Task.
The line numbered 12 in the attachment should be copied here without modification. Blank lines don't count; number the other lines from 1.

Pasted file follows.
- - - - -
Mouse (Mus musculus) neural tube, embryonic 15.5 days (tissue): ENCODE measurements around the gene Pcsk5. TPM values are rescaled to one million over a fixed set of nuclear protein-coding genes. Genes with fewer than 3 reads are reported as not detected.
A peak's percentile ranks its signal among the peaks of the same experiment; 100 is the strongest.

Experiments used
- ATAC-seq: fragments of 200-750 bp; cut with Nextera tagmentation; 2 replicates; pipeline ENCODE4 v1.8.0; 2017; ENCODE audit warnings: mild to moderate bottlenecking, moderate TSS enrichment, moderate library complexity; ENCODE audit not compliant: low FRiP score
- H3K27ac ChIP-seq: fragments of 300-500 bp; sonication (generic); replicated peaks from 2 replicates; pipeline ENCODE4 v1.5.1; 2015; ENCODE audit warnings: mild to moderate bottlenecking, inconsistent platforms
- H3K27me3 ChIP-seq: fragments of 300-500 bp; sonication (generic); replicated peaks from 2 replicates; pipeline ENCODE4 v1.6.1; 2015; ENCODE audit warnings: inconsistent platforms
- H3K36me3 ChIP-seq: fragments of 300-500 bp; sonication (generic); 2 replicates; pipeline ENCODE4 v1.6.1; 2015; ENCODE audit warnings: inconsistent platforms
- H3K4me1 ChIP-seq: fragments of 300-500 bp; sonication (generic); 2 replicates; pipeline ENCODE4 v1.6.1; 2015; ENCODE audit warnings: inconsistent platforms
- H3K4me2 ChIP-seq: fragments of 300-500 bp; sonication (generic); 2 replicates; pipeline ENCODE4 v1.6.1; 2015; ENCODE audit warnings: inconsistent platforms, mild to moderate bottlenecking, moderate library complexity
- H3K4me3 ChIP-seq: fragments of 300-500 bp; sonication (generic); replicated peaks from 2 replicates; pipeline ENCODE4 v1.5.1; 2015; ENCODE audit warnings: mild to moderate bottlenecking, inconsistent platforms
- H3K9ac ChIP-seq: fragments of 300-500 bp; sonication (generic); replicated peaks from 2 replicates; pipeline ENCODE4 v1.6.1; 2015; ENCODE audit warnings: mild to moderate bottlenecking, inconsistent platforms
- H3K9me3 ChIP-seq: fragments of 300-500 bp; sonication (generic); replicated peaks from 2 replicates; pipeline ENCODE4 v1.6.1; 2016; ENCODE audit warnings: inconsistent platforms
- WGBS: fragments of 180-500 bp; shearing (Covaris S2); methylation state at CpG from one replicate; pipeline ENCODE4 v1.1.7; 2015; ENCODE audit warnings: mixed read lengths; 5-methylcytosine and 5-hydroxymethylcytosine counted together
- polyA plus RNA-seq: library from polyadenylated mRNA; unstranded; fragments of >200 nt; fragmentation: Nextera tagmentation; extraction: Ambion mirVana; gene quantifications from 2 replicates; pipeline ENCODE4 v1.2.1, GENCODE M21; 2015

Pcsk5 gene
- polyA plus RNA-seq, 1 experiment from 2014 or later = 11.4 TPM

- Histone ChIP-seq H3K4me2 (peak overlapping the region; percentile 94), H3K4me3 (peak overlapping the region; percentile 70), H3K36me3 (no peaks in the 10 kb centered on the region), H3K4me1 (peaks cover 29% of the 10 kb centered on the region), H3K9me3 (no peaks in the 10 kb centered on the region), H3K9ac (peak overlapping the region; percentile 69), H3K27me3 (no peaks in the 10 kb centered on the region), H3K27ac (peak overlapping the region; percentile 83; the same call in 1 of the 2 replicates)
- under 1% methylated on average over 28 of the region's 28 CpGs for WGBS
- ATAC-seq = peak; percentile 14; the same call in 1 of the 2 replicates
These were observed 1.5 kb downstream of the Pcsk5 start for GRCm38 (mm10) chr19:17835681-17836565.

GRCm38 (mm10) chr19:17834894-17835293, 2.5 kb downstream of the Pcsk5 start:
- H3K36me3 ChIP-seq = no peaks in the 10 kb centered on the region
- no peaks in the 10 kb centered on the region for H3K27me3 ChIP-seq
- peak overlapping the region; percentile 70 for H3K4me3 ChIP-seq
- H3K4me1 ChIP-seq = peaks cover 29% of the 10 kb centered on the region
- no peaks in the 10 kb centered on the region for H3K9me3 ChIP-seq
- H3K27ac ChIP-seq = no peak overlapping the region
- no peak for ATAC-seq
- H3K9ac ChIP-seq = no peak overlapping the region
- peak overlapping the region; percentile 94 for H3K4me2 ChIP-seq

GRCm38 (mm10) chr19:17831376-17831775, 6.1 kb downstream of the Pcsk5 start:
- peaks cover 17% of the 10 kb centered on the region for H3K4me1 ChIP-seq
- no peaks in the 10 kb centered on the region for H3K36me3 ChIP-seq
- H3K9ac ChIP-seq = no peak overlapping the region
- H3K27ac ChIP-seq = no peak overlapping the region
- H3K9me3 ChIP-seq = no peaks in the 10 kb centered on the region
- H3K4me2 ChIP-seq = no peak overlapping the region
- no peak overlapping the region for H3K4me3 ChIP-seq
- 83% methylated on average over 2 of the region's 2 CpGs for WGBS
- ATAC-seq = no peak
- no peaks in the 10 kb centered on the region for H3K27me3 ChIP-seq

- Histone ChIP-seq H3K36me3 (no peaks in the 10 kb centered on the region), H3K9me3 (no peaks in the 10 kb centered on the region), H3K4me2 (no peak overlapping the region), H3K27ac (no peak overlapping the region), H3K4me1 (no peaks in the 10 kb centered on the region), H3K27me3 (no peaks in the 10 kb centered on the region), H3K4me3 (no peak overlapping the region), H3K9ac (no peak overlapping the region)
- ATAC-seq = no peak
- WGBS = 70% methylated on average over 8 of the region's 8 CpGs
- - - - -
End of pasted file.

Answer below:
- H3K9me3 ChIP-seq: fragments of 300-500 bp; sonication (generic); replicated peaks from 2 replicates; pipeline ENCODE4 v1.6.1; 2016; ENCODE audit warnings: inconsistent platforms